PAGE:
Tax Law Changes Effective January 1, 2013

By Brian Gourlay, CPA, Partner

bgourlay@srgcpas.com

Now that Congress has made up its mind, we can provide a summary of the tax rules that will be in effect for 2013.  We’ll start with the bad news: a summary of the increase in tax rates (Federal and California), broken down by income levels.  Following that is the good news: some tax benefits have been extended.

All income levels

  • The social security portion of FICA taxes is increasing by 2% on all earned income.  The maximum income subject to social security taxes in 2013 is $113,700.
  • The California sales tax is increased by .25%

Incomes over $200,000 ($250,000 if married filing jointly)

In addition to the increase in social security taxes above:

  • Investment income is now subject to both the income tax and a new Medicare tax of 3.8%.
  • Earned income is subject to a higher Medicare tax rate – increased by .9%.  Note that while the social security portion of FICA caps out at $113,700, the Medicare portion is unlimited.

Incomes over $250,000 ($275,000 if head of household, $300,000 if married filing joint)

In addition to all the increases discussed above:

  • Itemized deductions will be reduced by 3% of the amount your gross income exceeds the above threshold amounts.
  • Personal exemptions will be phased out at the rate of 2% for each $2,500 (or portion thereof) your gross income exceeds the above threshold amounts.
  • The California marginal tax rate increases from 9.3% to 10.3% (this occurs at $340,000 if head of household, $500,000 if married filing jointly)

Incomes over $300,000 ($408,000 if head of household, $600,000 if married filing jointly)

In addition to all the increases discussed above:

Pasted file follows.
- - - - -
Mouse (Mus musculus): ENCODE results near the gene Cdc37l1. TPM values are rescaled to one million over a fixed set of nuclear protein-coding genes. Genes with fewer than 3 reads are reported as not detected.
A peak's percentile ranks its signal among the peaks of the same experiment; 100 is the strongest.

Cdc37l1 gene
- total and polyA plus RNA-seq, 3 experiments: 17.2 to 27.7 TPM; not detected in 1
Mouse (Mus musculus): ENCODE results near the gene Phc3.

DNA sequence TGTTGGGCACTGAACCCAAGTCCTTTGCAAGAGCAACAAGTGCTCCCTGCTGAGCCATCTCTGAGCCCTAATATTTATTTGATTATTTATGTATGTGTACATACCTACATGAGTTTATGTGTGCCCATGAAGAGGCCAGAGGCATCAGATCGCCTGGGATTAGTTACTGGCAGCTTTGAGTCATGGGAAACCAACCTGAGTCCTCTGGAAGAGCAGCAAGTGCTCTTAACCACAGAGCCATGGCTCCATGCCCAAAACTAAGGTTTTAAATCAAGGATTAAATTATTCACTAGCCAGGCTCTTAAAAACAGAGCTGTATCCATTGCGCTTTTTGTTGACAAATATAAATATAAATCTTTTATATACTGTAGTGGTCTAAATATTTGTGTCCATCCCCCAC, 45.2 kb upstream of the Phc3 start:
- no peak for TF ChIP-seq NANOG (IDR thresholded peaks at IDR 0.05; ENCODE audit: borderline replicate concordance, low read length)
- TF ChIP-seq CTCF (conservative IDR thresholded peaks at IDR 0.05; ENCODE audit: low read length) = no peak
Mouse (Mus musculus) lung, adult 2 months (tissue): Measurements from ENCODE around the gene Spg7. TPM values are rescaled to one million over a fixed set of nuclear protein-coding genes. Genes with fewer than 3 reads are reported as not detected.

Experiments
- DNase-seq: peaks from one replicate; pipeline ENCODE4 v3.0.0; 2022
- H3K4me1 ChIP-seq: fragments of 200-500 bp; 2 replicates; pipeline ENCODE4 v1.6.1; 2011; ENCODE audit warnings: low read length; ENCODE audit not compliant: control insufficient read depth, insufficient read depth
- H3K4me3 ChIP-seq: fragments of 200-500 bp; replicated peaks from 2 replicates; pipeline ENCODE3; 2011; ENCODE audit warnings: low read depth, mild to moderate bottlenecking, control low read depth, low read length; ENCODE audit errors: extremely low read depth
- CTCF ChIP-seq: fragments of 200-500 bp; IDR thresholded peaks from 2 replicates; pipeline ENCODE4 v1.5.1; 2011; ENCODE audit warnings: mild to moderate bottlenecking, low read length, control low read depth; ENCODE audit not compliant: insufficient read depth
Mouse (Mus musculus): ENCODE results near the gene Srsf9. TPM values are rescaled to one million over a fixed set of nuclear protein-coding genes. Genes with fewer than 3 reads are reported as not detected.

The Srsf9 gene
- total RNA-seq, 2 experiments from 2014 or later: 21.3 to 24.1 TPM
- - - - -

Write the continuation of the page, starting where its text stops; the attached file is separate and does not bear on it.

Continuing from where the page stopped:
• The California marginal tax rate increases to 11.3%

Incomes over $400,000 ($450,000 if married filing joint)

In addition to all the increases above:

  • The federal marginal tax rate on ordinary income increases from 35% to 39.6%
  • The federal tax rate on capital gain income (including dividends) increases from 15% to 20%  (California taxes capital gains at ordinary income rates)

Incomes over $500,000 ($680,000 if head of household, $1,000,000 if married filing jointly)

In addition to all the increases discussed above:

  • The California marginal tax rate increases to 12.3%

Incomes over $1,000,000

In addition to all the increases discussed above:

  • The California marginal tax rate increases to 13.3%

 

On the brighter side

The estate and gift tax exemption will remain at $5,000,000 (plus inflation adjustments, which brought the exemption to $5,120,000 in 2012).  However, the estate tax rate is increasing from 35% to 40%.

The following tax provisions have been extended

  • Research and Development (R&D) credit
  • 50% bonus depreciation (federal only, California does not conform)
  • Higher Section 179 expense election amounts – $500,000 in 2012 and 2013 (federal only, the California limit is $25,000)
  • Higher alternative minimum tax (AMT) exemption amounts
  • Qualifying dividends remain eligible for capital gains tax rates (note that such income is now subject to a new 3.8% Medicare tax if your income exceeds certain levels)

This is just a brief summary of the high (and low) lights of the tax rules in effect as of January 1, 2013.  There are many other rules, including some tax benefits that are only available to specific industries and individuals.  Please contact our office at 818-995-0090 or send me an email at bgourlay@srgcpas.com  regarding your particular circumstances.

January 2, 2013 Posted in News, Tax